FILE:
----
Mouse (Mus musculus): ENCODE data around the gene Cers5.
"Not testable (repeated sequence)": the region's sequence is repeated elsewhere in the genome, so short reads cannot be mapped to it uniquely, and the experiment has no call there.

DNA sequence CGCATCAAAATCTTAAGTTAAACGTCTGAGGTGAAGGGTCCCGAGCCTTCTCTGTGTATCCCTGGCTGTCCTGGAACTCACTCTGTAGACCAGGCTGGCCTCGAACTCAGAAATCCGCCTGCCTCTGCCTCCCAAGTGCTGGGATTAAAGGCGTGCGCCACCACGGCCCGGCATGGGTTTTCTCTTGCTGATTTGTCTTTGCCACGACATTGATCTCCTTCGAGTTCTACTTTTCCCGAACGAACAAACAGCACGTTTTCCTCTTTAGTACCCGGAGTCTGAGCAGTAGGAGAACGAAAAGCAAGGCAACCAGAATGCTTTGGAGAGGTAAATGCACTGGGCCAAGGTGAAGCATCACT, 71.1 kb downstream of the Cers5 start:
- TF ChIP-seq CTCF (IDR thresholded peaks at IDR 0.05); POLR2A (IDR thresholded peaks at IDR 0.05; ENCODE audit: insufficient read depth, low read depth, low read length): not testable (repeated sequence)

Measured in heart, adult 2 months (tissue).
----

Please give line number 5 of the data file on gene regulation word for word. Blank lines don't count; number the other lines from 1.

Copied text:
Measured in heart, adult 2 months (tissue).